|Figure 1: (a) Right eye normal retinal blood vessels. (b) Right eye optic disc with myelinated nerve fibers. (c) Left eye normal retinal vessels. (d) Left eye meylinated retinal nerve fibers|
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J. Baets et al. in their study reported 7 out of 17 patients with predominantly neuropathic disorders, who later developed pyramidal and cerebellar signs on disease progression; however, in our case study, the patient remained neurologically stable for 7 years of follow-up. Five of their patients had atypical age of onset after 20 years, with one patient developing neuropathy after 40 years of age.
The causative gene SACS is located on chromosome 13q12.126 and consists of one giant 12,800-bp exon and 8 smaller upstream exons. Larger-scale genomic deletions comprising SACS and adjacent genes have been documented well, but recently, screening of copy number variations in SACS has identified a partial deletion of exons 3–5. Our case also has a homozygous four base pair deletion of exon 10, resulting in the frameshift and premature truncation of the protein. The observed variant has not been reported in the 1000 genomes, ExAC, and internal databases of medgenome labs.
In a recent study, K Vill et al. have described nine isolated neuropathic cases in suspected CMT cases among six unrelated families. The genetic evaluation showed biallelic mutations, either in a homozygous or in a compound heterozygous state along with a case of an 8,581-bp genomic deletion encompassing SACS exons 3 and 4 (our case has homozygous deletions in exon 10).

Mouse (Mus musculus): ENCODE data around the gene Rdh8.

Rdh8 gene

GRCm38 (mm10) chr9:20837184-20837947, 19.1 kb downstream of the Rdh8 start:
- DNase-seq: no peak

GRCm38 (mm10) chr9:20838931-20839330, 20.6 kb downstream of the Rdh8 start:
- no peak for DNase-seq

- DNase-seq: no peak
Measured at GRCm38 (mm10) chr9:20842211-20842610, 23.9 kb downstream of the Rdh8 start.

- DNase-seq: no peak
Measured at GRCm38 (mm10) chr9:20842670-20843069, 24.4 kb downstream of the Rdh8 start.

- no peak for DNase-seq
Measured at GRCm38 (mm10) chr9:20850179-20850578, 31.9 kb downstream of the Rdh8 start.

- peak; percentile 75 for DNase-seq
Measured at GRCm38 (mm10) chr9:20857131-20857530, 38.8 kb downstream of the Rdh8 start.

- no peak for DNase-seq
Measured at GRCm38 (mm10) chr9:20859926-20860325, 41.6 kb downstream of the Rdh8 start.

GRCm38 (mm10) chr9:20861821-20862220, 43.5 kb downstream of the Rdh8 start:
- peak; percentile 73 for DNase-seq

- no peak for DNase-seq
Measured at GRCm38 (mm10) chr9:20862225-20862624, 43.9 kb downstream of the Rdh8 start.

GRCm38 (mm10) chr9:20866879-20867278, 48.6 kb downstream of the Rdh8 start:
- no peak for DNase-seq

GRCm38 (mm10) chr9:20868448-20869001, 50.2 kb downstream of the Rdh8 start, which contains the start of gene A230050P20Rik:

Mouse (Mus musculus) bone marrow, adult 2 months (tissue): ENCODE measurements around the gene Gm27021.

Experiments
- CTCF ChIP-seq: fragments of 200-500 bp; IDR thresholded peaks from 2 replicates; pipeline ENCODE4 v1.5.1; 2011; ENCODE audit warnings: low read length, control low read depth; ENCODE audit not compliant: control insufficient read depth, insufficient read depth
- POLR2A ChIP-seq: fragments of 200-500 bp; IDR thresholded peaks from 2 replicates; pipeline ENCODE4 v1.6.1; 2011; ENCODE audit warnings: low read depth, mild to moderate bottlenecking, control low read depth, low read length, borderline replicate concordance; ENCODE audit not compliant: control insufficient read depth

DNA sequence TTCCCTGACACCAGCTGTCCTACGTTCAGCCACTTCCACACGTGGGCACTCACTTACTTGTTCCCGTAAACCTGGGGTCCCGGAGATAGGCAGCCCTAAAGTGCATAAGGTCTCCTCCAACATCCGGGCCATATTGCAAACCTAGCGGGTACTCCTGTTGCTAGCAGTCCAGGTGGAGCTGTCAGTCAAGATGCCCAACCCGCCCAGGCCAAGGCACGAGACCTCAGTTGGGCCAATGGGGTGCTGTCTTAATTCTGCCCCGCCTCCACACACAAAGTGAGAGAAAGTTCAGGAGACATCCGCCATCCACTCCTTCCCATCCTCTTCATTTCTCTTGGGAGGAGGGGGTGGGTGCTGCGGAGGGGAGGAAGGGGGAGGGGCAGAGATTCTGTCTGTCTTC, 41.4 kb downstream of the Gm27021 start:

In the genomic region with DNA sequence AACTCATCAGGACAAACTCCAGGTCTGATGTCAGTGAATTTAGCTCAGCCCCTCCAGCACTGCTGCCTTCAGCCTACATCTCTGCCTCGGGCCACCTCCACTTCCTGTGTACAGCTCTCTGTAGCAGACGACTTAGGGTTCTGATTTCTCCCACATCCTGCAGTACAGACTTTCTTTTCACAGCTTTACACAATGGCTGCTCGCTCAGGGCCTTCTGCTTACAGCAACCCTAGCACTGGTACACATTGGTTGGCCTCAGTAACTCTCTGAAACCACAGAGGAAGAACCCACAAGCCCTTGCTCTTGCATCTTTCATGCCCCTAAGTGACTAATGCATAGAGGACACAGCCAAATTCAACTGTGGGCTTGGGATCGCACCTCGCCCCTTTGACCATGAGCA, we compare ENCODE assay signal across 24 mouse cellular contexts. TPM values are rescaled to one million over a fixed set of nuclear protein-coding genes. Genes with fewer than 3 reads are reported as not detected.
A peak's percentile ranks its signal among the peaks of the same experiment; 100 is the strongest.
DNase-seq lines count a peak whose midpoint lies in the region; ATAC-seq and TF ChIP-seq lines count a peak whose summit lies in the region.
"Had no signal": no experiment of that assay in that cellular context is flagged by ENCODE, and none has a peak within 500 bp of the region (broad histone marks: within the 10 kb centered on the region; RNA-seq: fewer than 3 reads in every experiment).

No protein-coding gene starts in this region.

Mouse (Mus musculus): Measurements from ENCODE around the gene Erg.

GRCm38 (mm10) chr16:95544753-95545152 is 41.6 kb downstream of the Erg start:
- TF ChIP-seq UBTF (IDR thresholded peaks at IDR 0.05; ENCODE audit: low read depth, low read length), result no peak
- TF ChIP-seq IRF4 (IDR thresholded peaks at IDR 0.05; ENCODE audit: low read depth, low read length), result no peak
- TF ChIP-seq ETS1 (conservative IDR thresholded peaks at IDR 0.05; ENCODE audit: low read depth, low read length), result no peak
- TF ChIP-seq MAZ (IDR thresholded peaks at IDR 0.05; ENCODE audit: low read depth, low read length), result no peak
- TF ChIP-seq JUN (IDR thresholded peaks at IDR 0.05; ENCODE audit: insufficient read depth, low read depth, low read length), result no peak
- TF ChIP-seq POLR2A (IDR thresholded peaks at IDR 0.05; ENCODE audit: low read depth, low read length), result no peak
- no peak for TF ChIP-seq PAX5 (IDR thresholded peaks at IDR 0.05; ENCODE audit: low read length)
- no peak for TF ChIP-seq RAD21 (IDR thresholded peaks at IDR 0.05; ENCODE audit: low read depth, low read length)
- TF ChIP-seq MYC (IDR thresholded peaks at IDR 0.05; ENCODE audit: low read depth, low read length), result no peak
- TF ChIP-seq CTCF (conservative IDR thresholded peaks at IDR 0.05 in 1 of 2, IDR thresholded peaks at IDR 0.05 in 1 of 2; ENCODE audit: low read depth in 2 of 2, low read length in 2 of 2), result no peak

The case reported by Agarwal et al. falls into the “classical” category with a triad of neuropathy, pyramidal signs, and cerebellar ataxia with MRI findings and retinal changes. This highlights the importance of our case as being the first case of atypical isolated neuropathic case of ARSACS from the Indian subcontinent.
In another case report, single base-pair deletion has been reported as 6543delA in two related Japanese patients with a speculative conclusion that myelinated nerve fibers are not caused by the loss of function of the SACS gene. We can clearly see in our patient that retinal nerve fiber myelination is seen in the deletional mutations for exon 10.
It can be postulated that this documented-specific mutation is associated with a less virulent form of the disease and has predominantly isolated neuropathic presentation with asymptomatic retinal changes and without any MRI or cerebellopontine abnormalities. We can conclude that clinically in a workup for a sensory-motor nonCMT axonal neuropathy, one must undergo a fundus examination (which may give a clinical clue about myelinated fibers), which may further strengthen to consider SACS gene mutation genetic evaluation for the diagnosis of ARSACS.
Declaration of patient consent
The authors certify that they have obtained all appropriate patient consent forms. In the form the patient(s) has/have given his/her/their consent for his/her/their images and other clinical information to be reported in the journal. The patients understand that their names and initials will not be published and due efforts will be made to conceal their identity, but anonymity cannot be guaranteed.
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Conflicts of interest
There are no conflicts of interest.